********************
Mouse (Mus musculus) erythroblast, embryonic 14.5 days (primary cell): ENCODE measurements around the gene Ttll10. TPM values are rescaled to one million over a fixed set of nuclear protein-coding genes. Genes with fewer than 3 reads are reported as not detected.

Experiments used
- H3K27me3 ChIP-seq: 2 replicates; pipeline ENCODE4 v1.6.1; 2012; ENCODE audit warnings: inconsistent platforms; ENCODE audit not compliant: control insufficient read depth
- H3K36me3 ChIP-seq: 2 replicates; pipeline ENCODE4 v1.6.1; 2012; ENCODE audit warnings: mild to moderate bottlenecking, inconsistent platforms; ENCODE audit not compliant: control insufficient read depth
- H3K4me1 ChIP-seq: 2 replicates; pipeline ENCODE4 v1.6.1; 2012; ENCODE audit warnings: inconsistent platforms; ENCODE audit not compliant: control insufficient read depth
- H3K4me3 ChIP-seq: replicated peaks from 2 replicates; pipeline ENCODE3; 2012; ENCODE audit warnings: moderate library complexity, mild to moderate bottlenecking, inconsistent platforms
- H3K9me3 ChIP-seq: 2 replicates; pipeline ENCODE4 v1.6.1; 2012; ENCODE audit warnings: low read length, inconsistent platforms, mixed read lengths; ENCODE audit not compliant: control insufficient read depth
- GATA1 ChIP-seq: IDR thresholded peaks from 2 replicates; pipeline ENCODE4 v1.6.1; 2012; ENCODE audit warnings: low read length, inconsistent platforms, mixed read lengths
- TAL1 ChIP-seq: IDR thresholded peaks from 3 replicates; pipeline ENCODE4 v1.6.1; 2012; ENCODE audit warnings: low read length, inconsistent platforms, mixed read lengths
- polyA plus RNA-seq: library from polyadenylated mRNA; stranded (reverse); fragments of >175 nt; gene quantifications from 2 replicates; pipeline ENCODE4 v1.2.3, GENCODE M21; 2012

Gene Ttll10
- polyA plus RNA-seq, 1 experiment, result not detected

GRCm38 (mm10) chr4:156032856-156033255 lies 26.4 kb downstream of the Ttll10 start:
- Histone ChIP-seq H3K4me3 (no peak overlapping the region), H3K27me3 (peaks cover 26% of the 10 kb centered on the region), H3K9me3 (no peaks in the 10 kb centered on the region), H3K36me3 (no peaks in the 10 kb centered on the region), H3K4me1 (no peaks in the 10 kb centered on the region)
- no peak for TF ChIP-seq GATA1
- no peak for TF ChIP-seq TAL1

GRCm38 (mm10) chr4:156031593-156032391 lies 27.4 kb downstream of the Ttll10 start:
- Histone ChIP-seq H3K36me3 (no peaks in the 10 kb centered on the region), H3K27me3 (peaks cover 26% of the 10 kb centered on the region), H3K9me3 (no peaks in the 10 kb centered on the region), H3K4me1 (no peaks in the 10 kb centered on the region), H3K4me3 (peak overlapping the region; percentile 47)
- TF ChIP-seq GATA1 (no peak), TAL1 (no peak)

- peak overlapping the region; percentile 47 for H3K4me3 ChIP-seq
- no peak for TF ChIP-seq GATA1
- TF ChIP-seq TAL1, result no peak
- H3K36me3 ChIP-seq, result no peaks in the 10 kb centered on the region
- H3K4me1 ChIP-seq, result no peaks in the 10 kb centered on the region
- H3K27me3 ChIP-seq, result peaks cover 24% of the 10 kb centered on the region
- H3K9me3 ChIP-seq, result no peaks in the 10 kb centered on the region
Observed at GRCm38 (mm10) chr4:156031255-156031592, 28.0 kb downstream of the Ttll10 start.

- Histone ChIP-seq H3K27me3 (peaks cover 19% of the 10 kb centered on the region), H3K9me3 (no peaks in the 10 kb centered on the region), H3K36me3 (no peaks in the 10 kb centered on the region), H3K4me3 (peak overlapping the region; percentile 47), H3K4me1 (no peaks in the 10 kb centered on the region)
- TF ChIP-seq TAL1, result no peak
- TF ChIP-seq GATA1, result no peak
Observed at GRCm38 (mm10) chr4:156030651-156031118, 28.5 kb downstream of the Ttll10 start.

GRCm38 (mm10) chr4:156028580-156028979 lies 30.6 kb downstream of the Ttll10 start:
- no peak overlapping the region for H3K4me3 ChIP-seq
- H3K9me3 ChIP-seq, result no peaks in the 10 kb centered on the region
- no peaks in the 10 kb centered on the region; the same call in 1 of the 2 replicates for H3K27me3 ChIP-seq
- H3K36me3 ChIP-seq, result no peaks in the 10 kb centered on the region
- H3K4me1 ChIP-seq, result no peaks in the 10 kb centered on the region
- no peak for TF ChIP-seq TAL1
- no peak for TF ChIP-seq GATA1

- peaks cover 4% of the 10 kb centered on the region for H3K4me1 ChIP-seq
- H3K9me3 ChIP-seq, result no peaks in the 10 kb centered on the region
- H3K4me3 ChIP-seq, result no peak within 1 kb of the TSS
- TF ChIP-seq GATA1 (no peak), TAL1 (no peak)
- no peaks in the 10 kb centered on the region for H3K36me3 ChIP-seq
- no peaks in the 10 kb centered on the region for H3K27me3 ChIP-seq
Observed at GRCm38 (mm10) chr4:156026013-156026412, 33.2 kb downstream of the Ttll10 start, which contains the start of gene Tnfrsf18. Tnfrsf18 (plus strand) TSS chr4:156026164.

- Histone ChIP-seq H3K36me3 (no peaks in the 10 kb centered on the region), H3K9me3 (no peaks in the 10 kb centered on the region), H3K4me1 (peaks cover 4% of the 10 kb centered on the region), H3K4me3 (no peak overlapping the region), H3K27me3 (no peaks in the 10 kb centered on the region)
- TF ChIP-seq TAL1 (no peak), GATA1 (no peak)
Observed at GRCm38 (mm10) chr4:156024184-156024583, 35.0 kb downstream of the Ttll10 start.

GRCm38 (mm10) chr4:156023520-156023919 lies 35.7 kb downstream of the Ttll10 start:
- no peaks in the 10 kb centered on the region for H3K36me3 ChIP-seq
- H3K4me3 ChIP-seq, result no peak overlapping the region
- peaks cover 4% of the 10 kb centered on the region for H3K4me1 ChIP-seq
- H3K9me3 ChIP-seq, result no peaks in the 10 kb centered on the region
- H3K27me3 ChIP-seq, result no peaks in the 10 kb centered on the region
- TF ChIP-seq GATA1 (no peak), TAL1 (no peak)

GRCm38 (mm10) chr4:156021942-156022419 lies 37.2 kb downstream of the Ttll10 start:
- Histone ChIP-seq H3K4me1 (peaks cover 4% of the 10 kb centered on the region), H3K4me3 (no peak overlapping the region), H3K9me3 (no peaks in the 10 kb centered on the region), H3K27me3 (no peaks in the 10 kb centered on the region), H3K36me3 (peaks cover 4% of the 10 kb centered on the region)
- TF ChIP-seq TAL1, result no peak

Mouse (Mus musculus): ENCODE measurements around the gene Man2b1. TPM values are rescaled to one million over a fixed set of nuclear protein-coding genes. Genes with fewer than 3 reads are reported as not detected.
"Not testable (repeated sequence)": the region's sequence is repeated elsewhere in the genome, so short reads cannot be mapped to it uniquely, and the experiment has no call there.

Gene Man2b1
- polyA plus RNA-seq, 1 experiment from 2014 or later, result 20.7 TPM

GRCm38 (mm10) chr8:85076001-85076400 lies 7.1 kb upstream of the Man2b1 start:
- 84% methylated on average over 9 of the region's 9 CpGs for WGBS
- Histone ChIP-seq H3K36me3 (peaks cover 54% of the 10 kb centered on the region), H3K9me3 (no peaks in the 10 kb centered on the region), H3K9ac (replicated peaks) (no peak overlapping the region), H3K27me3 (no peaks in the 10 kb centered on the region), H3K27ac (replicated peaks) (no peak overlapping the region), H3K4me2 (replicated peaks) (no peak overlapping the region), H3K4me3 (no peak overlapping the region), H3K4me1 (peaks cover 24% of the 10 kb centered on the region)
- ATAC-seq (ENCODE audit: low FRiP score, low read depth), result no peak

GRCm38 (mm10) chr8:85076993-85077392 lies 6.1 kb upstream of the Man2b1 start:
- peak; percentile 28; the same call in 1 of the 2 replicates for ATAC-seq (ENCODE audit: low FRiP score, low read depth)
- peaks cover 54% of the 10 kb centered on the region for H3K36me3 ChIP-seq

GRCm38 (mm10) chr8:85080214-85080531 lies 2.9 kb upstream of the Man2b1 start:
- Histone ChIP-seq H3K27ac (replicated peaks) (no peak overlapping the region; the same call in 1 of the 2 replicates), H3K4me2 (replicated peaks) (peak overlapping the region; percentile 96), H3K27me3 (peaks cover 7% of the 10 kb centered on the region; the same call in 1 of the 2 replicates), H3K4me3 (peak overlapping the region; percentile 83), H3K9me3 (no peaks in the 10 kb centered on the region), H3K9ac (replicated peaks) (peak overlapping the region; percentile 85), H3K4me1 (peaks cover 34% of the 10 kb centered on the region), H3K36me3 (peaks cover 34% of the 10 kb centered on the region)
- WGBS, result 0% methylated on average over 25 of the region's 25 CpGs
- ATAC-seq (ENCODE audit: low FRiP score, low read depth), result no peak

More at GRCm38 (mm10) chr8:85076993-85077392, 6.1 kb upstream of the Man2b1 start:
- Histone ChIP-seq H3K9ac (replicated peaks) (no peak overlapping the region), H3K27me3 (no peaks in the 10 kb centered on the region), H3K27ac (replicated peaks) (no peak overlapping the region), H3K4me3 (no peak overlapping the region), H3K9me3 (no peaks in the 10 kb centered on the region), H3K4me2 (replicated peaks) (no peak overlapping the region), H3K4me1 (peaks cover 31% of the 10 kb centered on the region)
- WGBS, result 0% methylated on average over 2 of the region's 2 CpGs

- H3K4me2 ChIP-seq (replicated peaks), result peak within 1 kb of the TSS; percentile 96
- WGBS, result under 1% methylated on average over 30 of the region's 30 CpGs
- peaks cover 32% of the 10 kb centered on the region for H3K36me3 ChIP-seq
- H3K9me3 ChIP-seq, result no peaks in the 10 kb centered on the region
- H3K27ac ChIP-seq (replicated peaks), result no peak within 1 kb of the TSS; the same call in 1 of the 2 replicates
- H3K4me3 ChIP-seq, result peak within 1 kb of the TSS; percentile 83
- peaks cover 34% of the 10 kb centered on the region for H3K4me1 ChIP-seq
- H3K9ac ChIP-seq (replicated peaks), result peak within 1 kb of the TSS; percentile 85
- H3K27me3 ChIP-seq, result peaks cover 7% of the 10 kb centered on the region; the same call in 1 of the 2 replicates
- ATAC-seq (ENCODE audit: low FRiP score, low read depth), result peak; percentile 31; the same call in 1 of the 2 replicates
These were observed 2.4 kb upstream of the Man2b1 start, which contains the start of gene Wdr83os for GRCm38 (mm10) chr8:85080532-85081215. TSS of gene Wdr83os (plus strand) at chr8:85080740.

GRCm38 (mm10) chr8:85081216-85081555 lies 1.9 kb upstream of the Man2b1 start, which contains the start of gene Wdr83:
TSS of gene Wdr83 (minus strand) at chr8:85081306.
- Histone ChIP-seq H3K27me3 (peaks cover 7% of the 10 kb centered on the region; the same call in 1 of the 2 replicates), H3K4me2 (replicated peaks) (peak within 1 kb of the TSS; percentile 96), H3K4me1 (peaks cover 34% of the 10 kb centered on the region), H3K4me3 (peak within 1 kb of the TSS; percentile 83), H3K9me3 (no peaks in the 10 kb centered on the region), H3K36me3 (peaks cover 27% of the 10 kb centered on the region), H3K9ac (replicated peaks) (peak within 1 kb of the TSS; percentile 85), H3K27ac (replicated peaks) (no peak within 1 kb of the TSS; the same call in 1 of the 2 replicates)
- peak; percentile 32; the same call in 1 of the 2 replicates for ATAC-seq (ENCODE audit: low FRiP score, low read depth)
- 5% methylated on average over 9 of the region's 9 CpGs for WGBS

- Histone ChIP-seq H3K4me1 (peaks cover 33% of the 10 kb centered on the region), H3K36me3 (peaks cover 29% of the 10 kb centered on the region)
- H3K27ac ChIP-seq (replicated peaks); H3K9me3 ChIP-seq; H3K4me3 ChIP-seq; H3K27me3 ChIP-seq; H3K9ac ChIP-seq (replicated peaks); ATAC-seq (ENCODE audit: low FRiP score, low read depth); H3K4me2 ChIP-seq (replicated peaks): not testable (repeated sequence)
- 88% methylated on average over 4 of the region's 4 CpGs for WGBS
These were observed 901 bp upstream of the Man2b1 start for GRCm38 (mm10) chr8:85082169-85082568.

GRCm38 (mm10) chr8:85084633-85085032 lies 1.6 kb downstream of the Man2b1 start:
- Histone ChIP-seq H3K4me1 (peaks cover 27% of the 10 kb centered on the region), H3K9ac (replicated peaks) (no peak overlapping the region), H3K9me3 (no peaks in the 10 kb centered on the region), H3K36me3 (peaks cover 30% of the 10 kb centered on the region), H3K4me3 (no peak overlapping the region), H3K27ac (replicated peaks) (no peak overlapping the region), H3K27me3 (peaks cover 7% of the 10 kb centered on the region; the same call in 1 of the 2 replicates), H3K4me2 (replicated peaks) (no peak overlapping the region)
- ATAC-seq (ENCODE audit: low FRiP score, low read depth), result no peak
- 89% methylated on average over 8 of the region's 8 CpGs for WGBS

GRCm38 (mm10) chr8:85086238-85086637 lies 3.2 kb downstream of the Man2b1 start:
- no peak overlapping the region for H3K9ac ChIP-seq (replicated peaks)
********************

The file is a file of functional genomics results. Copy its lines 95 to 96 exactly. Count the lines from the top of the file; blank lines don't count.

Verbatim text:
- H3K27ac ChIP-seq (replicated peaks); H3K9me3 ChIP-seq; H3K4me3 ChIP-seq; H3K27me3 ChIP-seq; H3K9ac ChIP-seq (replicated peaks); ATAC-seq (ENCODE audit: low FRiP score, low read depth); H3K4me2 ChIP-seq (replicated peaks): not testable (repeated sequence)
- 88% methylated on average over 4 of the region's 4 CpGs for WGBS